BVKV0421p Clinical Nutrition and Dietetics I - lecture

Faculty of Medicine
spring 2021
Extent and Intensity
2/0/0. 0 credit(s). Type of Completion: -.
Taught partially online.
Teacher(s)
doc. MUDr. Miroslav Tomíška, CSc. (lecturer)
MUDr. Štěpán Tuček, Ph.D. (lecturer)
Guaranteed by
doc. MUDr. Miroslav Tomíška, CSc.
Department of Internal Medicine, Hematology and Oncology - Institutions shared with the Faculty Hospital Brno - Adult Age Medicine - Faculty of Medicine
Contact Person: MVDr. Halina Matějová
Supplier department: Department of Public Health - Theoretical Departments - Faculty of Medicine
Timetable
Tue 2. 3. 15:00–18:20 C15/308, Tue 9. 3. 15:00–18:20 C15/308, Tue 16. 3. 15:00–18:20 C15/308, Tue 23. 3. 15:00–18:20 C15/308, Tue 30. 3. 15:00–18:20 C15/308, Tue 6. 4. 15:00–18:20 C15/308, Tue 13. 4. 15:00–18:20 C15/308, Tue 20. 4. 15:00–18:20 C15/308, Tue 27. 4. 15:00–18:20 C15/308, Tue 4. 5. 15:00–18:20 C15/308, Tue 11. 5. 15:00–18:20 C15/308, Tue 18. 5. 15:00–18:20 C15/308, Tue 25. 5. 15:00–18:20 C15/308, Tue 1. 6. 15:00–18:20 C15/308, Tue 8. 6. 15:00–18:20 C15/308
Prerequisites (in Czech)
BVLV0321p Nutrition therapy && BVLV0321c Nutrition therapy I - exercises
Course Enrolment Limitations
The course is only offered to the students of the study fields the course is directly associated with.
fields of study / plans the course is directly associated with
Course objectives
The aim of instruction in the course of Clinical Nutrition and Dietetics is to acquaint students of the Bachelor study programme with various possibilities and ways of nutritional intervention in individuals with nutrition disorders (malnutrition in the wider sense of the word). The curriculum comprises both the problems of undernourishment (protein-energy malnutrition) and problems of hypernutrition, obesity, dyslipidemia, and metabolic syndrome. Also included are the most frequent defects of metabolism. In each of the above-mentioned areas, instruction comprises both a detailed diagnostics of the respective nutrition disorder and the possibilities of its treatment in current clinical practice. At the same time the whole instruction in the course of Clinical Nutrition is oriented towards the practical ways of utilising the knowledge obtained. With regard to undernourishment, stress is laid on the diagnosis of protein-energy malnutrition and on the standard way of evaluation of the degree of severity of this disorder. Basing on this, various forms of nutritional support are taught with emphasis on correct application of artificial nutrition. The study comprises both the various ways of dietary intervention and peroral supplementation with nutrition preparations, and the ways of enteral nutrition delivered into the gastrointestinal tract by means of a probe, as well as parenteral nutrition applied into the vein by infusions. In all cases provision of nutritional support to hospitalised patients in hospital conditions is analysed separately, and so is long-term provision of domestic artificial nutrition in outpatient conditions. A part of the course is formed by monitoring the patient during the administration of artificial nutrition, both with regard to its effect and the possible undesirable effects and complications. With respect to obesity, the curriculum is primarily devoted to the clinically severe disorder with the necessity of intervention by very low calorie diet, or pharmacological or surgical interventions. The set of problems relating to metabolic syndrome and dyslipidemia is taught in its whole extent. Practical instruction at the patient’s bedside is part of the course. The students learn to be capable of examining the nutritional state of a particular patient, to quantify the severity of his/her nutrition disorder and, basing on this, to decide on the respective suitable type of nutritional support. They learn to follow the patient in the course of the support, including patients with artificial nutrition, especially if applied by enteral probe. In these patients the students are capable of monitoring the tolerance to enteral nutrition, its effect, undesirable effects, and complications. The curriculum also includes economic and ethical aspects of nutritional support, understanding of clinical research results, and an outline of possible advances in the near future.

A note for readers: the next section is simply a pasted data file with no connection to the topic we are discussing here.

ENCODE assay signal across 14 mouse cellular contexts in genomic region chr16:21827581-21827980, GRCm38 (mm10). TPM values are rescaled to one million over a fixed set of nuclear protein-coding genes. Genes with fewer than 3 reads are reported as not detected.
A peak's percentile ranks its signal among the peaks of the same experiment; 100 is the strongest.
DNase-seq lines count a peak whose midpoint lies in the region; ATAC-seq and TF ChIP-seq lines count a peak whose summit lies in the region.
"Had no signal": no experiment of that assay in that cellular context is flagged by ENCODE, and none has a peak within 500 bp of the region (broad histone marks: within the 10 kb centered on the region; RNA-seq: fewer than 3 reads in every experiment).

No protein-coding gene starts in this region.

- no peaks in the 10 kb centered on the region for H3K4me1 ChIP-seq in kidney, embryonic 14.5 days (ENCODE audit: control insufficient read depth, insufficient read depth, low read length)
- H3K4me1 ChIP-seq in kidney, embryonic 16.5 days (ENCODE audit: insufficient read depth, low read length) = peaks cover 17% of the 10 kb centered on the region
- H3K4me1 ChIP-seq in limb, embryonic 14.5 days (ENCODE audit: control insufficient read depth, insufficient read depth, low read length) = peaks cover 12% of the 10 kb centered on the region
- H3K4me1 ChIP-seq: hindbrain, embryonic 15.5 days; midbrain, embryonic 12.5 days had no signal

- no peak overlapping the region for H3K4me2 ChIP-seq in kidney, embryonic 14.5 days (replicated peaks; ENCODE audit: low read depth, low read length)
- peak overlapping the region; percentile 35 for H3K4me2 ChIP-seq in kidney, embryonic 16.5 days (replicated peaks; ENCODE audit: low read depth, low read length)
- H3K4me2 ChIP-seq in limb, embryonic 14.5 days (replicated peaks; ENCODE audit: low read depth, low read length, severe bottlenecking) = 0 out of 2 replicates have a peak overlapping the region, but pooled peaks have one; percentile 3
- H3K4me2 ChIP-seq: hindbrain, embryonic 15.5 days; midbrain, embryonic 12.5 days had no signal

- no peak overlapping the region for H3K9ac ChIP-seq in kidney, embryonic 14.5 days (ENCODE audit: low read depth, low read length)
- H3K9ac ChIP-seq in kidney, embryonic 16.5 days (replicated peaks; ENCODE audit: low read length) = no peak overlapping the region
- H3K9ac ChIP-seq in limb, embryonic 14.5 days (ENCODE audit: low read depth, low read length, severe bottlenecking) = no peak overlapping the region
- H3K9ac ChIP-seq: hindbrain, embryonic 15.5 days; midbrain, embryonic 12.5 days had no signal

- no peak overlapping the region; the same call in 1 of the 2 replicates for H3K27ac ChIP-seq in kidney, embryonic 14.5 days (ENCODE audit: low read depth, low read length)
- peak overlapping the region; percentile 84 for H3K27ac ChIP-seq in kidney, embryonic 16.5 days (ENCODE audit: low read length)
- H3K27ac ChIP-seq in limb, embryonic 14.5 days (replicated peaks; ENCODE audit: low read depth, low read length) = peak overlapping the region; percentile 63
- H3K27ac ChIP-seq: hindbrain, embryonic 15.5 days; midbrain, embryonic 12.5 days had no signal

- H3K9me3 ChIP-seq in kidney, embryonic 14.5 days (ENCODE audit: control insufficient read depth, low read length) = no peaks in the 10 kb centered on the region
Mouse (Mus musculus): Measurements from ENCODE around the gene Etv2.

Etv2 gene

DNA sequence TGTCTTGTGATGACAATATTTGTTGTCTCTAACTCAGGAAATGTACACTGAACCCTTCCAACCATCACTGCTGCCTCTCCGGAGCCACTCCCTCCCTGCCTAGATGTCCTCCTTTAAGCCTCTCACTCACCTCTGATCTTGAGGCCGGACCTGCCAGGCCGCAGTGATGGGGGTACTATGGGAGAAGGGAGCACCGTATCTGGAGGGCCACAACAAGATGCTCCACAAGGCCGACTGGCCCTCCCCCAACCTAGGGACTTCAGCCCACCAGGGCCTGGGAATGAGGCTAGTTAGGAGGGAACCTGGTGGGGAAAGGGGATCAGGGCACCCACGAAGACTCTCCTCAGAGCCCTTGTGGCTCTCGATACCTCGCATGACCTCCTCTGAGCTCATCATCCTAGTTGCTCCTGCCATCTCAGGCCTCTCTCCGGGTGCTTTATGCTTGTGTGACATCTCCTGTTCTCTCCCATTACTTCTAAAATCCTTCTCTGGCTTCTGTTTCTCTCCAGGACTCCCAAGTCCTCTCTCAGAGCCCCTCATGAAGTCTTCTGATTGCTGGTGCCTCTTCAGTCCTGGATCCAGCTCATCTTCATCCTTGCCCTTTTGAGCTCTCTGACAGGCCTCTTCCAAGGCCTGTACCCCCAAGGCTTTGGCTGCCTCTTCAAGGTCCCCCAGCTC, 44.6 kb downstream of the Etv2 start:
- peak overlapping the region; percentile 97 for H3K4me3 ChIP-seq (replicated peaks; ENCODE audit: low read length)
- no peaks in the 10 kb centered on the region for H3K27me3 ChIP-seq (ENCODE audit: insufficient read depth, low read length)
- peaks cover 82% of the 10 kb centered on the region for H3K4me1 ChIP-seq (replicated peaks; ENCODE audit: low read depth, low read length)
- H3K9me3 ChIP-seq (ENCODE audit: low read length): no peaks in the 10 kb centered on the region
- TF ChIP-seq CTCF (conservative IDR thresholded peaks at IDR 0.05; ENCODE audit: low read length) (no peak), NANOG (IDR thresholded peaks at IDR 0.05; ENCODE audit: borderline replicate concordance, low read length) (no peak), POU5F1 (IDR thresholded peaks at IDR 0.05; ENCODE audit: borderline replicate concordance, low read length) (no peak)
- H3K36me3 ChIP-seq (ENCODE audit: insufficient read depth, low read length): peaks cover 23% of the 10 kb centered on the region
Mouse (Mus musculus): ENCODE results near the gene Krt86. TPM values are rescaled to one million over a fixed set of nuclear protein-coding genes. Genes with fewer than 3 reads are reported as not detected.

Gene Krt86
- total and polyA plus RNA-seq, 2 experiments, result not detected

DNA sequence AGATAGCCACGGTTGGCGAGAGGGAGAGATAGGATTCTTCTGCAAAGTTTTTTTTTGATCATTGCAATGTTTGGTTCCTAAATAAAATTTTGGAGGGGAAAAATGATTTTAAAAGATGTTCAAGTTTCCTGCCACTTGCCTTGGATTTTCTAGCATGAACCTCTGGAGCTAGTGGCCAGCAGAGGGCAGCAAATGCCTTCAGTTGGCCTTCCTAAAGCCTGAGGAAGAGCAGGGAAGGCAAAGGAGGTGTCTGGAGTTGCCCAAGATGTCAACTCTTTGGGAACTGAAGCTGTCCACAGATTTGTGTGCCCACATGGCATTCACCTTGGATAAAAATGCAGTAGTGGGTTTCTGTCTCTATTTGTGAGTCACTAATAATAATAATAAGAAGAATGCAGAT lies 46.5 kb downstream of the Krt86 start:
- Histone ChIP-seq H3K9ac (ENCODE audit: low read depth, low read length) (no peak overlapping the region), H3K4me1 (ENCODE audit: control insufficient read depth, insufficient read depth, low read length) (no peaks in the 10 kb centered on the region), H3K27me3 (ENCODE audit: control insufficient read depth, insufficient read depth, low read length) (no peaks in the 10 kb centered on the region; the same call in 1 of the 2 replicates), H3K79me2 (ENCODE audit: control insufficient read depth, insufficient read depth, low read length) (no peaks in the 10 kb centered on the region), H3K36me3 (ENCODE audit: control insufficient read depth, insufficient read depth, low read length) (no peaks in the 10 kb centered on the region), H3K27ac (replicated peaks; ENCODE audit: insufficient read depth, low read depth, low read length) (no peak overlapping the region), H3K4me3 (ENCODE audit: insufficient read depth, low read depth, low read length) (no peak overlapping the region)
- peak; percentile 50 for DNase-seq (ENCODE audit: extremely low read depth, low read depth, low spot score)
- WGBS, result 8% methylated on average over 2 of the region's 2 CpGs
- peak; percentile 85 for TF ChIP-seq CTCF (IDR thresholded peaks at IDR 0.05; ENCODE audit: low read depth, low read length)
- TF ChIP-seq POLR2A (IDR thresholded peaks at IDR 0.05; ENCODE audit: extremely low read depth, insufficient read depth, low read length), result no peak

Learning outcomes
Student will be able to identify the nutritional problem after graduation, to apply various ways of dietary intervention, their monitoring and evaluation. He will also be able to understand the results of clinical research.
Syllabus